Drug Utilization and Cost Analysis for Common Skin Diseases in Dermatology OPD of an Indian Tertiary Care Hospital - A Prescription Survey
Journal of Pharmaceutical Research International,
Introduction: Epidemiology of skin diseases has been studied and evaluated occasionally. In view of high incidence of skin diseases and economic burden that it poses, there is a need to evaluate the present epidemiology and prescribing pattern of skin disorders.
Objective: To assess common skin conditions, drug utilization patterns and cost analysis in Dermatology Out patients Department (OPD) of Tertiary Care hospital.
Methodology: After taking Ethics committee’s permission, prescriptions of 600 patients attending Dermatology OPD were audited. The prescriptions were analyzed for common skin conditions drug utilization and cost analysis.
Results: The common skin conditions found were Pyoderma and Scabies while common classes of drugs prescribed were antiallergics, antifungals and steroids. Drugs prescribed by Generic name were 16.6% and Brand names were 83.4%. It was revealed that 30% of total drugs dispensed from hospital pharmacy and 70% from outside pharmacy. Average hospital and outside pharmacy costs were INR19.40 and INR116.20, respectively. The outside pharmacy cost of prescription (Spearman’s Rho = -0.130, p < 0.01) as well as cost paid by the patients (Spearman’s Rho = 0.408, p < 0.001) had a negative correlation with the socioeconomic score as the drugs were prescribed irrespective of the socioeconomic class.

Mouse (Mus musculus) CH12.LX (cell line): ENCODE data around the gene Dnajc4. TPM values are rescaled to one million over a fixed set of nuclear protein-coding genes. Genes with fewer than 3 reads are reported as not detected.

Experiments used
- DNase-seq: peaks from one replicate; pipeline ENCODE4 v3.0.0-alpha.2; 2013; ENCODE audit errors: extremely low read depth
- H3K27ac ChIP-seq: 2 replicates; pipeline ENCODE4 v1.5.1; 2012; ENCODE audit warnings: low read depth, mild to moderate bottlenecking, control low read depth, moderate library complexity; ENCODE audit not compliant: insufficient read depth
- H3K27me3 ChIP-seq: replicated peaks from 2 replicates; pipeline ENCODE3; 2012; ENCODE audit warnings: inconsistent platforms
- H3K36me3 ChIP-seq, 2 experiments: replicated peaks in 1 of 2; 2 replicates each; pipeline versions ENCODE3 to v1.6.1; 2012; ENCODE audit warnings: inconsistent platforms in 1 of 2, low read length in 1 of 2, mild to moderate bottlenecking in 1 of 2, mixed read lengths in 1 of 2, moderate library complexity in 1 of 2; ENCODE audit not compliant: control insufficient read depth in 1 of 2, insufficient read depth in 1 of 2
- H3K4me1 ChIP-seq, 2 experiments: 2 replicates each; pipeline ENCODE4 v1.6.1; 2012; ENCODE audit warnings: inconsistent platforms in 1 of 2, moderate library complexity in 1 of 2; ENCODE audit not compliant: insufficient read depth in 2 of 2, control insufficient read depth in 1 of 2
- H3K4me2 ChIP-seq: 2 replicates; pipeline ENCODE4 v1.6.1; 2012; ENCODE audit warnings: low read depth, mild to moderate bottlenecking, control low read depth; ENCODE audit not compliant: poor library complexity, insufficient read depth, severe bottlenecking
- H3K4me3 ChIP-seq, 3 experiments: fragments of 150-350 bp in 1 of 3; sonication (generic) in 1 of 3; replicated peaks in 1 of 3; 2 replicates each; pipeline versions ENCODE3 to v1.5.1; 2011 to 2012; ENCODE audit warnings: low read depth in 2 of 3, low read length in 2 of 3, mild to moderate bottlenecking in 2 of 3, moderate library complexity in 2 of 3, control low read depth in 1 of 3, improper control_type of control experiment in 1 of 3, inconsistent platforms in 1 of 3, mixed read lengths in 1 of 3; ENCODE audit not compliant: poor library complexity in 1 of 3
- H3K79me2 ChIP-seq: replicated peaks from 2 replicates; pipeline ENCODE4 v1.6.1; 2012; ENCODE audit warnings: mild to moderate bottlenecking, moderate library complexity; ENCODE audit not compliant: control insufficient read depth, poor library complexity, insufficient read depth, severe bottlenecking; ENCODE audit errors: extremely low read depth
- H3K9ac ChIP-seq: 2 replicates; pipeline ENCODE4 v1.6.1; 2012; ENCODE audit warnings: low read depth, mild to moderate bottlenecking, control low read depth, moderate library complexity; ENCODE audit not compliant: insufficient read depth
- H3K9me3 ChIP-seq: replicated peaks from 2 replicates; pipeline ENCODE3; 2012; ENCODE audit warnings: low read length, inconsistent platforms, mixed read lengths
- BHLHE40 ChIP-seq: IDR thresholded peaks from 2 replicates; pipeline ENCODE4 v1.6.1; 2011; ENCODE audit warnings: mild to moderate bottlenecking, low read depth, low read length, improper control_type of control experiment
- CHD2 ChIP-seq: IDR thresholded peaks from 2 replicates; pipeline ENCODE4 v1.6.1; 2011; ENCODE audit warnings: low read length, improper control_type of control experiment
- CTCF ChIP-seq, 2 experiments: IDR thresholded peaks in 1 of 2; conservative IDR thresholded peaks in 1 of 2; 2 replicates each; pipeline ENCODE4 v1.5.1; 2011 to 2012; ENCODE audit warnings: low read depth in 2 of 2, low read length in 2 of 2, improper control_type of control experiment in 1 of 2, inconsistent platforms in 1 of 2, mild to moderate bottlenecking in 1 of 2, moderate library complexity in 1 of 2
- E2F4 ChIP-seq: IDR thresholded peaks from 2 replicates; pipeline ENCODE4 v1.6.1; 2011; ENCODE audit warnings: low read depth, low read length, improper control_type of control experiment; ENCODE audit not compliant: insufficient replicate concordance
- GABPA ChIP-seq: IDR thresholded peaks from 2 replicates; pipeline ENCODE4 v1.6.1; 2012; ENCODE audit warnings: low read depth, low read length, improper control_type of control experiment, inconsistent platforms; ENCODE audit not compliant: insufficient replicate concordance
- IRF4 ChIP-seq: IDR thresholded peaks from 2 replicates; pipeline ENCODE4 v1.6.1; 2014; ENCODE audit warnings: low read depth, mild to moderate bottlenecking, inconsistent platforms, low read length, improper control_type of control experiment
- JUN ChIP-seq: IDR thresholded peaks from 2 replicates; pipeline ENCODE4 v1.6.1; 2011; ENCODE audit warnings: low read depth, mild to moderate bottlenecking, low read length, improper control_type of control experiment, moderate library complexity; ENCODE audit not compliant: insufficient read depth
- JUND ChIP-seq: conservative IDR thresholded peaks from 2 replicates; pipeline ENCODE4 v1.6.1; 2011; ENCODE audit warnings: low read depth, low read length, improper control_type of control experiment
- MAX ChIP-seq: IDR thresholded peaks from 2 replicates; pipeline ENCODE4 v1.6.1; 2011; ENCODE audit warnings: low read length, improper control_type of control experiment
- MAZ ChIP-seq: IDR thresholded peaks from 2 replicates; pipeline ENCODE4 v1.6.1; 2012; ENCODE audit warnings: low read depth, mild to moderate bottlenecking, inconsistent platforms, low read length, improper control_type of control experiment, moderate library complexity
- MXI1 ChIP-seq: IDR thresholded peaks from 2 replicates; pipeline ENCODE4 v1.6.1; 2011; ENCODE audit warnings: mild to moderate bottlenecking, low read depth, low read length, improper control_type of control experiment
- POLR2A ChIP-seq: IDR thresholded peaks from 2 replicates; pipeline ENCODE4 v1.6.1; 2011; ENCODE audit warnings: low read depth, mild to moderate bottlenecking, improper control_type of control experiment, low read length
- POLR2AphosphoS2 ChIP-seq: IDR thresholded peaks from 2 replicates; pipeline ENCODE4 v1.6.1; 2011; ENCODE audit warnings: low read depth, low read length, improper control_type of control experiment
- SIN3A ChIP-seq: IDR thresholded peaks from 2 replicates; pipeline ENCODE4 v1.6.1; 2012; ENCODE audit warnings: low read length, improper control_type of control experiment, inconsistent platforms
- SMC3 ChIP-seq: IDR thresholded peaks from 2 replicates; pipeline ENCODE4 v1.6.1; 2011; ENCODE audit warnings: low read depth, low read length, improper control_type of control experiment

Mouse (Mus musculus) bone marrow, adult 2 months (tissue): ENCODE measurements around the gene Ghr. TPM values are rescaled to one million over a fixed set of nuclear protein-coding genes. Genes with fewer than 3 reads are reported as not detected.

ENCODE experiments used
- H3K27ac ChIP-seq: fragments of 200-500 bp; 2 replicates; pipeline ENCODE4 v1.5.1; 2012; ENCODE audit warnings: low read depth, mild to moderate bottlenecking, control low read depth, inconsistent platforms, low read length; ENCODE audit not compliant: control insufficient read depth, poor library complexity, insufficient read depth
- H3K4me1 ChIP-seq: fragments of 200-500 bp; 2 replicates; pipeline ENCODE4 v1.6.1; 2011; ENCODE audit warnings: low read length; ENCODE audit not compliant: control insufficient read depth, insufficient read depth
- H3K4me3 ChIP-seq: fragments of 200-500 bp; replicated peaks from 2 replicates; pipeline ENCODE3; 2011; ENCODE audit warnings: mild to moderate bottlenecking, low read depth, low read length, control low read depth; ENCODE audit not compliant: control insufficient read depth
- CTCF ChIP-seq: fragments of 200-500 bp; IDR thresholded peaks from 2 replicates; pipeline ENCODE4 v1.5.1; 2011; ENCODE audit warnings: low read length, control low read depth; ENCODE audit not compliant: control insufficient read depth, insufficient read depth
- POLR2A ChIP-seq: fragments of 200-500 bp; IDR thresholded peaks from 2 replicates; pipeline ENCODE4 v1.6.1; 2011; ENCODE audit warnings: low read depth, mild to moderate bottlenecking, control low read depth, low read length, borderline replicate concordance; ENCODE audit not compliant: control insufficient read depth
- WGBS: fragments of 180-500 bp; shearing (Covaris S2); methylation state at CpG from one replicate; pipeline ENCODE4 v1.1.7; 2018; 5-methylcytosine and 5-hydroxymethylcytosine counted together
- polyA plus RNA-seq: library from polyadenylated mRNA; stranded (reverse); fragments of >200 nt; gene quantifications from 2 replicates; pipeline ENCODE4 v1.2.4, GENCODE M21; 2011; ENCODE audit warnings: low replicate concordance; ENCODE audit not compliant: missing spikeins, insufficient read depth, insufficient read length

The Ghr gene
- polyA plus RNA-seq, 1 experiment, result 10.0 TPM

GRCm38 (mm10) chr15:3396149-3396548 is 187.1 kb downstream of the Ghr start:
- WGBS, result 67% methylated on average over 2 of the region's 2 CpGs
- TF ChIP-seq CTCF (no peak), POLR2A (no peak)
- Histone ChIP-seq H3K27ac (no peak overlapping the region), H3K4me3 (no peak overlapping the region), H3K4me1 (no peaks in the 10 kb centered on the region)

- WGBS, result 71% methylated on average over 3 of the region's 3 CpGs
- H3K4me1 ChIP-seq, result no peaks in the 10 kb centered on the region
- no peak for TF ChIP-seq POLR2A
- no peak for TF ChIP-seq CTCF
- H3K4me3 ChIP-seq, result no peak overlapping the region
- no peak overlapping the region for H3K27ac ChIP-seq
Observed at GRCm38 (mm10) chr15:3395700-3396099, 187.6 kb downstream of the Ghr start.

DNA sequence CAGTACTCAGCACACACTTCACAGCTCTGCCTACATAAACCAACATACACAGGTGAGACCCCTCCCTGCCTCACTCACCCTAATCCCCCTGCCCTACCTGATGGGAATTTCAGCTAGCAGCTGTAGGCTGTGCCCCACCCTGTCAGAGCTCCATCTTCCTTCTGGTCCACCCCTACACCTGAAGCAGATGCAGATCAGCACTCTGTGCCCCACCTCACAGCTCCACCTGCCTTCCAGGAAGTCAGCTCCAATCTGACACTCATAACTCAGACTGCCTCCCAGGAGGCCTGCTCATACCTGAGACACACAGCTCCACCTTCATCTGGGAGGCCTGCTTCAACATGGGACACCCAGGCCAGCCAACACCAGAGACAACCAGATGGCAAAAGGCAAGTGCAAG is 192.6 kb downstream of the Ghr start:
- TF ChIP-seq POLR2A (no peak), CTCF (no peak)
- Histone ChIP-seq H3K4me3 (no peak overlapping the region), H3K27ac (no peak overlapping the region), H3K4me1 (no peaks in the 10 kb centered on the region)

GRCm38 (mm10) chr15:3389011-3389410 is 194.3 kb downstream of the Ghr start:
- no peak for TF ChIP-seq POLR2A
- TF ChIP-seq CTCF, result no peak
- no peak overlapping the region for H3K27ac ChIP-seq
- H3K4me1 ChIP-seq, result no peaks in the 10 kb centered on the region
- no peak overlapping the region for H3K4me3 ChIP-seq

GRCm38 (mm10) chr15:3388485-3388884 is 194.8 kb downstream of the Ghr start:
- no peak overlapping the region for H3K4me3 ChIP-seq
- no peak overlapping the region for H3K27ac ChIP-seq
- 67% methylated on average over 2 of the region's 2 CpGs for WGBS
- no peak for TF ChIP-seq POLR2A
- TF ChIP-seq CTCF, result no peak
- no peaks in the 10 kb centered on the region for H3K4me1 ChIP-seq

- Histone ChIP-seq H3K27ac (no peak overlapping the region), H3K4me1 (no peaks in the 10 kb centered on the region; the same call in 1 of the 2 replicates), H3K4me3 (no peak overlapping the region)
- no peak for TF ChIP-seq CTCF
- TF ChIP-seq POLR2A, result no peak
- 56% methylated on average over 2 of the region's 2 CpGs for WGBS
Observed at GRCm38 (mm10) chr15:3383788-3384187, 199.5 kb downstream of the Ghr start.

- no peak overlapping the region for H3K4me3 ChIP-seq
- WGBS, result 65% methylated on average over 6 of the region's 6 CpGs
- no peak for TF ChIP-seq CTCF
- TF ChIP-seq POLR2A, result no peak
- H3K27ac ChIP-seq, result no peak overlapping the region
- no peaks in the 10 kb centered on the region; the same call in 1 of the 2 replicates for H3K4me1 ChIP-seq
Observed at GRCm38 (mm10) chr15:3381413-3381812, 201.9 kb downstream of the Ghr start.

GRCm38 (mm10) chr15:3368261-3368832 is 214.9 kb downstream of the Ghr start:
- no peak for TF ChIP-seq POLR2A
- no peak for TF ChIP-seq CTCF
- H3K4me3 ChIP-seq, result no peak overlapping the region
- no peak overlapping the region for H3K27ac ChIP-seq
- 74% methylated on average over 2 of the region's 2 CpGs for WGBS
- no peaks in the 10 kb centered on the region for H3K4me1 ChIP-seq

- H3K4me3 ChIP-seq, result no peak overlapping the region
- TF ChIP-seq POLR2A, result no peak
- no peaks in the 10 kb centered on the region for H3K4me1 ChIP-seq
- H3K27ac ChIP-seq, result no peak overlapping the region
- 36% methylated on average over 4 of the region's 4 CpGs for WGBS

Conclusion: The dermatological prescription analysis gives a message to the prescribing physician to achieve rational and cost effective medical care. The drugs which are made available in the hospital pharmacy should be based on clinical evidence generated from meta-analysis of drug studies, pharmacoepidemiology and pharmacoeconomic studies. There is dire need for physicians training with regards to rational use of drugs and pharmacoeconomics. Hospital should make essential drugs available with continuous monitoring to improve the prescribing pattern. The limitation of this study is that the actual direct costs and indirect costs were not studied. It opens the scope for further study in this area.